I’m a third culture kid, a global nomad, a citizen of the world. H/t to Buzzfeed.com memes.
This is me: I’m a Third Culture Individual
This is how I feel, most days: An on-going identity crisis and the feeling of being misunderstood
This is my coping mechanism: How I have grown, learnt to adapt and appreciate what I have
What can I say, I’m still on my journey – this is only my third continent, fourth country and fifth city…and I am not done. I am truly a strong advocate of people studying, working and living abroad. The experiences gained can only be described as life changing, each unique and only meaningful to one’s own takeaway. It is with this amalgamation of cultures and experiences that I look back on my life and realise that if I had stayed put, I may not have developed into the person I am today – for that, am truly grateful. When our eyes are opened, we gain something absolutely invaluable and inalienable: perspective.
It is with perspective, we learn to feel connected to the world around us better – to understand the responsibilities we have to each other. With such influence, we begin to believe in ourselves that we can make a difference.
So how can I take the invisible skills that served me so well for so long and connect them to where I now work?
In a world where international careers are becoming commonplace, it is important to understand how culture influences workplace dynamics. Some people find it easier than others. Whether by sheer luck or strategic career choices they land in a place where they can use the best of who they are as third culture kids in their places of work. Others struggle. To be honest, it has not always been smooth-sailing for me but I have been learning to adapt. Somewhat of a scary thought – but I admittedly have developed multiple identities quite different to my birth culture, a hybrid almost – to easily adopt the culture of the country I am currently in. This has been my survival tip for the workplace, especially if you are in a company that lacks diversity, or find yourself a subject of a cliché or being stereotyped on just one or two dimensions.
Erin Meyer’s Cultural Profile assessment tool on Harvard Business Review
Erin Meyer, author of The Culture Map and “Navigating the Cultural Minefield” has developed a new assessment tool for hbr.org (click on the link to take your own test). It identifies 8 dimensions that captures most of the differences within and among cultures, which offers insights about where people in countries other than your own, typically land on the scales. Alternatively, you can use this tool like I have to self-assess how your cultivated cultures compare to your home-grown colleagues around you.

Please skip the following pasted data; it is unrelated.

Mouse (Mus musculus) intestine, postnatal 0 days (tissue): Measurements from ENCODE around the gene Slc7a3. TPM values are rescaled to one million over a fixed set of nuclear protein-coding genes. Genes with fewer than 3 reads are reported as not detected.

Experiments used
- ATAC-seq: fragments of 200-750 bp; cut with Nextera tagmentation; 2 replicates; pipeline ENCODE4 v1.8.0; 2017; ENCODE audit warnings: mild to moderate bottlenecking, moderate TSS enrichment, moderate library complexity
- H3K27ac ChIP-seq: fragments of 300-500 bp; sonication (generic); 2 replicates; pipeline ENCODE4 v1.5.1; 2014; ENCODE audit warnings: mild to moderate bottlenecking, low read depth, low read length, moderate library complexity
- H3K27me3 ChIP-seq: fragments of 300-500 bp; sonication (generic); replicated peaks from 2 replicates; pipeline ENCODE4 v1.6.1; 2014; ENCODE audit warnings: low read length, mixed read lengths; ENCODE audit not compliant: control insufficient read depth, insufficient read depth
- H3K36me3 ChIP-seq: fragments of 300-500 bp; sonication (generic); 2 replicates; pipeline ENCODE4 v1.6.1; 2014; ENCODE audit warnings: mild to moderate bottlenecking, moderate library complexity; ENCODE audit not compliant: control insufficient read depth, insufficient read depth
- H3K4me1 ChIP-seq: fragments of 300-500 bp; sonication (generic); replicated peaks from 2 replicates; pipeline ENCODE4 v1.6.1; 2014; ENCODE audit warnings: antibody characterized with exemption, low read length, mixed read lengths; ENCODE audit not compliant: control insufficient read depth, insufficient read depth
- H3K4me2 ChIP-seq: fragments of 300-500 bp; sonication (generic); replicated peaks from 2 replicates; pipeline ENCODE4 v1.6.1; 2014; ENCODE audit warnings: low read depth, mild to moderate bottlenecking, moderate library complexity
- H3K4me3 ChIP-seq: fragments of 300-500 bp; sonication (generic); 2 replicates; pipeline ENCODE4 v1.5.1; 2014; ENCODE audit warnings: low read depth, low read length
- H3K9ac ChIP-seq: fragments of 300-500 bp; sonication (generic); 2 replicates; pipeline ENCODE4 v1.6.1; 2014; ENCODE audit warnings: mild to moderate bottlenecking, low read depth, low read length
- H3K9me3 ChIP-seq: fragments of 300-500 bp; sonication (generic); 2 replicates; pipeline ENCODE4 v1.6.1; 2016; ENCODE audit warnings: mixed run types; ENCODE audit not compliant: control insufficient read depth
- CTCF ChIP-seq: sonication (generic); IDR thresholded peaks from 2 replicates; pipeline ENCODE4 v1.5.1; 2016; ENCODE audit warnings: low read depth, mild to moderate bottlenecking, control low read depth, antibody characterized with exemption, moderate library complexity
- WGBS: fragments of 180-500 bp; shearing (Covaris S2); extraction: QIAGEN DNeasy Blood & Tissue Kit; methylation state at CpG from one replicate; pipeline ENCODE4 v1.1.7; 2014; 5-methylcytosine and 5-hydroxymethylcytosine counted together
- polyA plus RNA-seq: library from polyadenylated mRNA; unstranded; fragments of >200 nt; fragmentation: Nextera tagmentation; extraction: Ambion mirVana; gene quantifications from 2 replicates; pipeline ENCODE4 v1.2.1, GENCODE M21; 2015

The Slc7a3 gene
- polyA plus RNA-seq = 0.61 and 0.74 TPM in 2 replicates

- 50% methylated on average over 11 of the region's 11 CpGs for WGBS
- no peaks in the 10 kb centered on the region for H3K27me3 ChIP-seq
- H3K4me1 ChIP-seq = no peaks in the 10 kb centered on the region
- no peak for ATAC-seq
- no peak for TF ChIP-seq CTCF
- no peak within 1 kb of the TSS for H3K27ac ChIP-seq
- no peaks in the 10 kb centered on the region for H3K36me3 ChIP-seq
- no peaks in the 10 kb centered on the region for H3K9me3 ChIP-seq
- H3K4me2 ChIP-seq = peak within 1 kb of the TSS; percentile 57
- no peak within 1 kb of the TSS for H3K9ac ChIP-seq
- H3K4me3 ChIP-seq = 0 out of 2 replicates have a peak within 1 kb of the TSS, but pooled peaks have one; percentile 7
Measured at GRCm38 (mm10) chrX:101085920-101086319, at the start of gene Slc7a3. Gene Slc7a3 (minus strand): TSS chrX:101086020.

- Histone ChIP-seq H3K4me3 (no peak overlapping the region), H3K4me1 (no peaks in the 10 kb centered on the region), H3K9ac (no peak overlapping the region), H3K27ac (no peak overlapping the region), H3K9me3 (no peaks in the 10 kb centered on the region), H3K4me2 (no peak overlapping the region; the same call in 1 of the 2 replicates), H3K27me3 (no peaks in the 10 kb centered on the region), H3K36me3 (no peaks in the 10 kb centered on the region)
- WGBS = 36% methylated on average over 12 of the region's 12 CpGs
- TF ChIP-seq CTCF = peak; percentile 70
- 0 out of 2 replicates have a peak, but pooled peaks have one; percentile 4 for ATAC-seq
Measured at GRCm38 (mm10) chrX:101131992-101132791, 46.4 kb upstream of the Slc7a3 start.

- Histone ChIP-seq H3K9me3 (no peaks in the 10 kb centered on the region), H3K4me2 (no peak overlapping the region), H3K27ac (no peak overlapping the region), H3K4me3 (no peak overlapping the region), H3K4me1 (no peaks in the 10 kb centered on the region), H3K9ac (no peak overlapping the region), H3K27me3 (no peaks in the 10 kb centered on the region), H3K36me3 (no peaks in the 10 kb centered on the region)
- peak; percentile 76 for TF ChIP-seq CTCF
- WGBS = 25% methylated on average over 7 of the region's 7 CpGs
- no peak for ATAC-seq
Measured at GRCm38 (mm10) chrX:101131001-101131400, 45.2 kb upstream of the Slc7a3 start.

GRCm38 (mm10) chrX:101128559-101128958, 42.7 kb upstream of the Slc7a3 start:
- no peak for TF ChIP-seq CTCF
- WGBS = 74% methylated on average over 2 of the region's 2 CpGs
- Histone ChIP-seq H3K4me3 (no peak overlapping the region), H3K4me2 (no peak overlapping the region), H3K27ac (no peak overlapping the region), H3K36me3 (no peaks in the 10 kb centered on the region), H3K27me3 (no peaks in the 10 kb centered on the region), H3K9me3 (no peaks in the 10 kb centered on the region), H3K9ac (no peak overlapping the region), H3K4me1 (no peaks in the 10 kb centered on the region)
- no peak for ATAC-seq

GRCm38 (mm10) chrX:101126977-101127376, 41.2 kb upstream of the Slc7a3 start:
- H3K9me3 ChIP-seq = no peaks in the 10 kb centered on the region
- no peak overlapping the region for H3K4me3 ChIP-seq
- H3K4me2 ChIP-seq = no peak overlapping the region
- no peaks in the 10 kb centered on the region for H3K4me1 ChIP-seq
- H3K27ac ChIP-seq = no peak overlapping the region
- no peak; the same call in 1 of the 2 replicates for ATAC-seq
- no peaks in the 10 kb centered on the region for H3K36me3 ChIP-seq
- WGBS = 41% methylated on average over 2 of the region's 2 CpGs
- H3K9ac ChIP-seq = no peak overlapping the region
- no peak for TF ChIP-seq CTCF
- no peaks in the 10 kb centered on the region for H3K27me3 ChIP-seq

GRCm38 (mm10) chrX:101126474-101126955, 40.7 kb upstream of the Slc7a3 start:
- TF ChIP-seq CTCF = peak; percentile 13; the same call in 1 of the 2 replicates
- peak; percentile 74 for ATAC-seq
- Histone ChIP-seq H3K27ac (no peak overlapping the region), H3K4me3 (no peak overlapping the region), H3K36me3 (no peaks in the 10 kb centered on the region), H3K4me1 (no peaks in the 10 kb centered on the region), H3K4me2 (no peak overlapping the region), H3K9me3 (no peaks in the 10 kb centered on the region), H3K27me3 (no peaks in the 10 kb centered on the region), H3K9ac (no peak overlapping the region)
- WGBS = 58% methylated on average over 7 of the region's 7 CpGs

The 8-scales representing the management behaviours where my cultural gaps are most common when compared with the culture in the UK.
I like to think that through learned self-awareness, I have managed to strike a balance between giving frank and diplomatic constructive feedback. This is quite different to my birth culture.
This is an eye opener for me – I now realise I apply more deductive reasoning than my British peers and now can understand why I sometimes feel frustrated when my points do not get across. It is not because people lack common sense, they just process information differently.
4. LEADING & 5. DECIDING
My Chinese roots draw strong tendencies to give a considerable amount of reverence for authority and social hierarchical structures – respecting the chain of command. It has been a strong influence in my upbringing to ‘respect authority’, be it my parents or the elderly. Filial piety is a virtue.
A strong respect for authoritative figures is an indirect consequence on the way I see decision makers – top-down. It is pure psychological that to be a person who has earned their ‘rank’, the burden of decision-making lies on one’s shoulders.
Again ingrained in my Chinese roots, good ‘Guanxi’ has been a driving force to build trust in weaving personal, affective friendships: We laugh together, share time relaxing together, and have come to know each other at a deep, personal level – so I trust you. Maintaining a harmonious relationship can have priority over accomplishing tasks.
As I’ve live among Western societies, the more I have learned to drop the concept of ‘saving/giving face’ – a birth culture that has taught me to avoid confrontation to save from embarassment at all costs. I am now more comfortable in expressing my viewpoints as it is appreciated in these cultures.
I must admit, this is one aspect that is still a ‘work in progress’ while I live in the UK. Time keeping is quite rigid among the British – and a few minutes of tardiness can be considered impolite and be seen as having bad manners.